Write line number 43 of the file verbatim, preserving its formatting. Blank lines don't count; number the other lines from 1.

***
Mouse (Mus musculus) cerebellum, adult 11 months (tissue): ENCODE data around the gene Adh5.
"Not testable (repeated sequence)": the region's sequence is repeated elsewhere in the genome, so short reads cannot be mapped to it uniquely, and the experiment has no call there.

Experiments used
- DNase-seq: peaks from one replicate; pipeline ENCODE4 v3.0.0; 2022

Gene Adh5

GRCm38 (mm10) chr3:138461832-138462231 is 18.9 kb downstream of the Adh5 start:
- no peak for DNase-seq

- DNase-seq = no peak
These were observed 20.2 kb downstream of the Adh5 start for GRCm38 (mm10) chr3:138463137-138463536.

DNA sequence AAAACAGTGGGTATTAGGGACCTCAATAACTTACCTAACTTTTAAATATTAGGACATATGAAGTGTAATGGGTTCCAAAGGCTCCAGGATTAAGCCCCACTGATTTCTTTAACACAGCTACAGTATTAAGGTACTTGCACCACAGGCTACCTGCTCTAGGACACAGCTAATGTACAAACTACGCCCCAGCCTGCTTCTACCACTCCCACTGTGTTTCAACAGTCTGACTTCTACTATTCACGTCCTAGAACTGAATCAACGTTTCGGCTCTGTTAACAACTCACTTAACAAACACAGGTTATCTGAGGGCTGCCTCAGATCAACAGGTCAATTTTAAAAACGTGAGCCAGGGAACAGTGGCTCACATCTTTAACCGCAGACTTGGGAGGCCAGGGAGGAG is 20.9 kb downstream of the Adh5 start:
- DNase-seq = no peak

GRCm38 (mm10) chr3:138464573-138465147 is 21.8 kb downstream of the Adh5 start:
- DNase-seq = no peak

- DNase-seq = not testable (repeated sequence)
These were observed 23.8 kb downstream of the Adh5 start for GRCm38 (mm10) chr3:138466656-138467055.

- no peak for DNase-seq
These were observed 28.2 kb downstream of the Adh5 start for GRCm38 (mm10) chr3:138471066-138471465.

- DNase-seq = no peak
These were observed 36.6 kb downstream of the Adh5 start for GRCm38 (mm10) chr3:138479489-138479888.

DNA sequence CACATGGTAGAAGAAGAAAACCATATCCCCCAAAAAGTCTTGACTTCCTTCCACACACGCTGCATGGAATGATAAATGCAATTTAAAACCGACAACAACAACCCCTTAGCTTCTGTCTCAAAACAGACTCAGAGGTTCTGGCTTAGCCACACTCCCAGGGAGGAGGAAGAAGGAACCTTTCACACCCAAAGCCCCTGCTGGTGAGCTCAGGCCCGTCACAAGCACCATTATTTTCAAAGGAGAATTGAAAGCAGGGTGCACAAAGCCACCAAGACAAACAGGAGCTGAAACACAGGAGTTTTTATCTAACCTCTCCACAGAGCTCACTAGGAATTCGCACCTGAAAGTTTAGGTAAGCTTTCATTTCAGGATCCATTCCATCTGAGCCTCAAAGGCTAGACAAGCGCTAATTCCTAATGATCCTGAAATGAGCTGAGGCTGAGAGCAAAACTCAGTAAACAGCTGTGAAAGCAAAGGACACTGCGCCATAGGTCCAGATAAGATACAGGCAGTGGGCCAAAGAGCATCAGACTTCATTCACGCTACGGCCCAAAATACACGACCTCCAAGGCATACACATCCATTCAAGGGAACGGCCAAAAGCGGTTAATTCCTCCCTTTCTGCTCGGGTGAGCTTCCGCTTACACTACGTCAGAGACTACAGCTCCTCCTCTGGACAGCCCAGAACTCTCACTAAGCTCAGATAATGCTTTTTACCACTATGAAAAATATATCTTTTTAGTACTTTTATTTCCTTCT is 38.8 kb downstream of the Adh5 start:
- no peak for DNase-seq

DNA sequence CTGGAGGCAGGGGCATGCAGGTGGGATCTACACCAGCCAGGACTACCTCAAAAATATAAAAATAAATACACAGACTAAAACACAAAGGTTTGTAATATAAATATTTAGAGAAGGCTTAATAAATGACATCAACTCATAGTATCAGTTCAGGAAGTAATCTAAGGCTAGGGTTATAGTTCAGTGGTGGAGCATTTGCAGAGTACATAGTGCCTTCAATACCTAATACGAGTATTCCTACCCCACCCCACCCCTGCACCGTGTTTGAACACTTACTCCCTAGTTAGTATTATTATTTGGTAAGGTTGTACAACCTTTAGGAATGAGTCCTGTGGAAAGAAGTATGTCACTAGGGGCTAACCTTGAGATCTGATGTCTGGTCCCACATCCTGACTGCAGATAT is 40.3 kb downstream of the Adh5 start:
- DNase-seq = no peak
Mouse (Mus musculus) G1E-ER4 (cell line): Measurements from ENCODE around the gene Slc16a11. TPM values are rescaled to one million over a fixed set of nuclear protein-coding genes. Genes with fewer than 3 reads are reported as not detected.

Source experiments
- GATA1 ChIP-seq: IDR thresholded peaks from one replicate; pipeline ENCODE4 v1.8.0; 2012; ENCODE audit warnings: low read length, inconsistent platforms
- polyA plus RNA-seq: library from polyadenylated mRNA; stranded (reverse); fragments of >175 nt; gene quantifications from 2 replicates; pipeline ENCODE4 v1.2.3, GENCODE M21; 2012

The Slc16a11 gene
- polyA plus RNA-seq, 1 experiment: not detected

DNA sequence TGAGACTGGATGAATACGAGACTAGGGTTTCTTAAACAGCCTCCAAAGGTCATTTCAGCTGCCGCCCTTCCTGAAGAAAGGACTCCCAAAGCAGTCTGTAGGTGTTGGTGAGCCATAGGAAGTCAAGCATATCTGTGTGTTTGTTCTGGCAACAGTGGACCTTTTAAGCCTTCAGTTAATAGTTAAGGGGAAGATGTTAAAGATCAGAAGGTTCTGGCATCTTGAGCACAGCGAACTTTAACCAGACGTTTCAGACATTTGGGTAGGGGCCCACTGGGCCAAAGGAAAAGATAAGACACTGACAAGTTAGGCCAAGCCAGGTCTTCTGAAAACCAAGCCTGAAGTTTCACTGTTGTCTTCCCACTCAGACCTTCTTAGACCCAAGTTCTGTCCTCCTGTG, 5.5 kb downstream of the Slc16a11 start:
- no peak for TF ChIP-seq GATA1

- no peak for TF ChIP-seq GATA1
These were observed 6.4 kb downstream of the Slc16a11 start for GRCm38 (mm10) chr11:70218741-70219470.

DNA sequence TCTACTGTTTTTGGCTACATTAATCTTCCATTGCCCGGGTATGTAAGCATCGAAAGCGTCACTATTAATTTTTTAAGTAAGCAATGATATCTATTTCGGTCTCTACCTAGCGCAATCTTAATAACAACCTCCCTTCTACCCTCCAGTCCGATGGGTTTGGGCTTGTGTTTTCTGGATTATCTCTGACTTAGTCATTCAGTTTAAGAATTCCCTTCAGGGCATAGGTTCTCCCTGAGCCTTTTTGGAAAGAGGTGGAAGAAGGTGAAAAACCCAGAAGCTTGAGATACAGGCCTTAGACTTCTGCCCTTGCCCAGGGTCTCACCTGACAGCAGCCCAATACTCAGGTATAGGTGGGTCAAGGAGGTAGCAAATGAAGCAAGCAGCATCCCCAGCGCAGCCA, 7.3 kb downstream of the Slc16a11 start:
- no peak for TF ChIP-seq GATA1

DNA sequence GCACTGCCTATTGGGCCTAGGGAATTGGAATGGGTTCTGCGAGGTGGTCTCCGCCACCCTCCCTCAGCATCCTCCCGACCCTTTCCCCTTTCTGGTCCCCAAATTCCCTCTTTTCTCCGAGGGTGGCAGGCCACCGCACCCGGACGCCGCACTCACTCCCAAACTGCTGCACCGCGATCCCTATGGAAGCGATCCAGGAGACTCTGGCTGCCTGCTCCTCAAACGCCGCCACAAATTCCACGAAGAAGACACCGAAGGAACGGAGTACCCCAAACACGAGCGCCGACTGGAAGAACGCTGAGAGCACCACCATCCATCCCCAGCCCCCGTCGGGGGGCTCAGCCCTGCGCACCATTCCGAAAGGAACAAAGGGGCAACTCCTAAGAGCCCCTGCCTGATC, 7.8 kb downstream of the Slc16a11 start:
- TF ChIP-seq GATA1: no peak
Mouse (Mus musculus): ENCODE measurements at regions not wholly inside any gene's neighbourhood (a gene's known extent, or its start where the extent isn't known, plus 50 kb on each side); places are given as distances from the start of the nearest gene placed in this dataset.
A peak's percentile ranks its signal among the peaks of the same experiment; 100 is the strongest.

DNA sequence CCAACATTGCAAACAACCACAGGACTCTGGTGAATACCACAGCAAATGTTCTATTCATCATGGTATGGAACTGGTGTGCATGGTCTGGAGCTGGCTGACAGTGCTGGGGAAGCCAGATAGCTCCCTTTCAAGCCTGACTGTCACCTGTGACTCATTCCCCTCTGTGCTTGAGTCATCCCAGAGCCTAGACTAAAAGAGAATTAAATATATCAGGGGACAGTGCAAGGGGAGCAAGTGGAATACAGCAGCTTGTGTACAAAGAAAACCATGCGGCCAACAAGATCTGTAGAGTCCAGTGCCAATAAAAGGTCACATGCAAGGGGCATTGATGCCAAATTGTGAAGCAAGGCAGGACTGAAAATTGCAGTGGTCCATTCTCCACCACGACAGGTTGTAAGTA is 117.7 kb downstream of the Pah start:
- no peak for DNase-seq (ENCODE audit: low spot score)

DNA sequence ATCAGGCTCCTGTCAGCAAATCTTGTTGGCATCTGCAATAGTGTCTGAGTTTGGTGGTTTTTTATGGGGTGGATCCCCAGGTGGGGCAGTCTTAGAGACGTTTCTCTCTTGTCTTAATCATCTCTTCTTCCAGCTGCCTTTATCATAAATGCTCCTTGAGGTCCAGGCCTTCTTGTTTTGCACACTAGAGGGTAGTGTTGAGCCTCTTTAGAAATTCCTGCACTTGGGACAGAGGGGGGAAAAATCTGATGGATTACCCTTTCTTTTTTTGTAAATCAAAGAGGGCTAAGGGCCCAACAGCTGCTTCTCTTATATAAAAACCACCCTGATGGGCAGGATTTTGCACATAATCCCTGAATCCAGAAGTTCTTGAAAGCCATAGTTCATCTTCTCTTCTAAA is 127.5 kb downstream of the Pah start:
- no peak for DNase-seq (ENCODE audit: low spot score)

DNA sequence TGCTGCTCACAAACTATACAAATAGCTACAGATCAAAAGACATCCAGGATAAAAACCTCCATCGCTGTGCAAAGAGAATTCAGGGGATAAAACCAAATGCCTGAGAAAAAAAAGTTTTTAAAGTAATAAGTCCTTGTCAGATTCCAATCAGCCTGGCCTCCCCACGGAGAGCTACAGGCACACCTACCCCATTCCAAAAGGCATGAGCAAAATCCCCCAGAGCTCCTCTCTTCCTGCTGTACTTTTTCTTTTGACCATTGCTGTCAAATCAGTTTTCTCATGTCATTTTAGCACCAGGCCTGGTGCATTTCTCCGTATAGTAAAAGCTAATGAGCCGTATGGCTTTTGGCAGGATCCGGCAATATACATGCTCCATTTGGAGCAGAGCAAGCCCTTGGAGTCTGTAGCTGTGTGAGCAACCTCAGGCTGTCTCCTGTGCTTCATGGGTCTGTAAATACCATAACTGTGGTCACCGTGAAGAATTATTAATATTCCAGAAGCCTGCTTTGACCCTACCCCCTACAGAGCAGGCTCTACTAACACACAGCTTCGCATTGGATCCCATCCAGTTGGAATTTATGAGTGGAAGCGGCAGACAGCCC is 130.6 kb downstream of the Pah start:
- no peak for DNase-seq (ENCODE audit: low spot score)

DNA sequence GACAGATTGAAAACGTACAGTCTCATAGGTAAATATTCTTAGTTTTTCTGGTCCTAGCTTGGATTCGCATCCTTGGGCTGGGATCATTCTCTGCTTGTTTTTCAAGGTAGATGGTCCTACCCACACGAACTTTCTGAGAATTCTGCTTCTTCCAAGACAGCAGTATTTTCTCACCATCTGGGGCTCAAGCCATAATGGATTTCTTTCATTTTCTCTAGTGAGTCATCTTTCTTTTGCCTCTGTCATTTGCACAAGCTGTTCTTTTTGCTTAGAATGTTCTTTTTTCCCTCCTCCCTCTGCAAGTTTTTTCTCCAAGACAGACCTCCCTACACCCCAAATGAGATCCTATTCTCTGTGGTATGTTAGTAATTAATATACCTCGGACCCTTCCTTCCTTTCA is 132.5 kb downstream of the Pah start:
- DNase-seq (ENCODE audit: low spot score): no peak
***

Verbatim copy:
- no peak for DNase-seq (ENCODE audit: low spot score)